The value of defining an enterprise by reference to its activities, the court explained, is “to show that the merger control regime depends on the merger of business activities, as opposed to the merger of the entities that carry them on”. Lord Sumption explained further:

“The result is that the possession of relevant “activities” is simply a descriptive characteristic of an enterprise. It may be characteristic of the enterprise notwithstanding that the activities are not actually being performed at the moment of the transaction, provided that there still exists the capacity to carry them on as part of the same business, whether in the hands of the existing proprietor or of someone else.”

The court concluded that whether an enterprise’s “activities” were being carried out at the moment that it ceased to be distinct “does not necessarily tell us anything about the nature of the business. If the merger control regime is incapable of applying to anti-competitive concentrations where the relevant “activities” are not actually being carried on at the moment when the concentration is achieved, then the result will be a significant limitation of the scope and efficacy of the statutory scheme.”

Under what circumstances, then, does a company acquire an enterprise whose activities are no longer carried on? Here, the court was prepared to accept that a hiatus in activities would be a relevant factor in this equation, but it was by no means fatal. Its relevance “would vary according to is duration, its economic impact, and all the other relevant surrounding circumstances.”  Indeed, the Court of Appeal had itself recognised the logic of a seasonal business continuing as an enterprise despite its activities ceasing in the off-season.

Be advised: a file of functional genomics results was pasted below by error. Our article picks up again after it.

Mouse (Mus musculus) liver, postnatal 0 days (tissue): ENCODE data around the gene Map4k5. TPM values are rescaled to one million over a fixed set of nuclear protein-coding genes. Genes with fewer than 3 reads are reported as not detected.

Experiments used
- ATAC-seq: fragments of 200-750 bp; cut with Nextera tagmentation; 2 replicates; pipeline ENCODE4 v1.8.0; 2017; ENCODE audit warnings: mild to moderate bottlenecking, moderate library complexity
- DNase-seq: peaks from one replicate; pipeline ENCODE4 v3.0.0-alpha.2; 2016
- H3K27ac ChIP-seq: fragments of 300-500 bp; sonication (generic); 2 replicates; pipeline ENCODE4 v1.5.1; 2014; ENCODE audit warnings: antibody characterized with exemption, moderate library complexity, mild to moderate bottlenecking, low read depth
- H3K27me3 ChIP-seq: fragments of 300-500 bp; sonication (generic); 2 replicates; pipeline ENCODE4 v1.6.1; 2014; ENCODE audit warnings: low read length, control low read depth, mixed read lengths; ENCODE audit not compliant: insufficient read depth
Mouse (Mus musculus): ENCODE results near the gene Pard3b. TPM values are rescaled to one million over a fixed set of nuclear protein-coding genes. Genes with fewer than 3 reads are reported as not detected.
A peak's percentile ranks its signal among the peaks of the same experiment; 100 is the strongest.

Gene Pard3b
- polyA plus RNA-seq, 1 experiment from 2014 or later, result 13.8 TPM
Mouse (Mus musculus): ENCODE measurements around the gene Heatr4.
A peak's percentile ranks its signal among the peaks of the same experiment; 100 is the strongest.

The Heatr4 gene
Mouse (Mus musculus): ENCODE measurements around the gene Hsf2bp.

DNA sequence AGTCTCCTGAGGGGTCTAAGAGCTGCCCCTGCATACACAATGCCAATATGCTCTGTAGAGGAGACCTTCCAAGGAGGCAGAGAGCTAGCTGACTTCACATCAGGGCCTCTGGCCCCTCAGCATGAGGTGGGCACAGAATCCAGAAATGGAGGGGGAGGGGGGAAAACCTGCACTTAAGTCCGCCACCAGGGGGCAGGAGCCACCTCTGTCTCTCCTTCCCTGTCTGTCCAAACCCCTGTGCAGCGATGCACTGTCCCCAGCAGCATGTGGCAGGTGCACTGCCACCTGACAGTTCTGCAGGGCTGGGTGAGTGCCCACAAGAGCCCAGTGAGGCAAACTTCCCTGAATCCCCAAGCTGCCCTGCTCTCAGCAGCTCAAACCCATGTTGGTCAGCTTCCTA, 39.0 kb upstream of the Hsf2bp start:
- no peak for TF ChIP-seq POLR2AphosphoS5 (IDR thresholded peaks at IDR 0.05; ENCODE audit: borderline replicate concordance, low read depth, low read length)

So, the court sought to establish an underlying principle which recognised that the CMA is concerned with the “economic substance of the relevant transactions and not just with their legal form”.  The distinction between bare assets and those assets that together amount to an enterprise, though not found anywhere in the legislation, provides a helpful starting point as it “prevent[s] the merger control regime from capturing an acquisition of assets which simply serve as factors of production in a new enterprise or as a means of achieving organic growth.”

With that in mind, the court suggested that in order for a collection of assets to constitute an enterprise:

(1) they must give [the buyer] more than he might have acquired by going into the market and buying factors of production; and

(2) the extra must be attributable to the fact that the assets were previously employed in combination in the “activities” of the target enterprise.

As for the interval between the cessation of trading and the acquisition of the target’s assets, the critical question is whether there is “economic continuity”. Although, of course, the longer the gap, the less likely it will be that an “enterprise” was acquired.

Applying this test of economic continuity, the court rejected the Court of Appeal’s view that the CMA had acted irrationally. The facts of the case meant that there was, in the CMA’s view, “considerable continuity and momentum” between the activities carried out by SeaFrance before its liquidation and those carried out by GET. The CMA and later the CAT’s view, which spoke of the “embers of an enterprise” passing to GET, was, in the court’s judgment, “unimpeachable”.

The judgment ended on a cautionary note, warning against courts overturning the economic judgments of expert tribunals such as the CMA. The court has an important role in determining the proper construction of the statute and the appropriate test to be applied, but thereafter a degree of deference ought to be accorded to those skilled in applying the test to the specific facts of any one case:

“This court has recently emphasised the caution which is required before an appellate court can be justified in overturning the economic judgments of an expert tribunal such as the Authority and the CAT …Concepts such as the economic continuity between the businesses carried on by successive firms call for difficult and complex evaluations of a wide range of factors. They are particularly sensitive to the relative weight which the tribunal of fact attaches to them. Such questions cannot usually be reduced to simple points of principle capable of analysis in purely legal or formal terms.”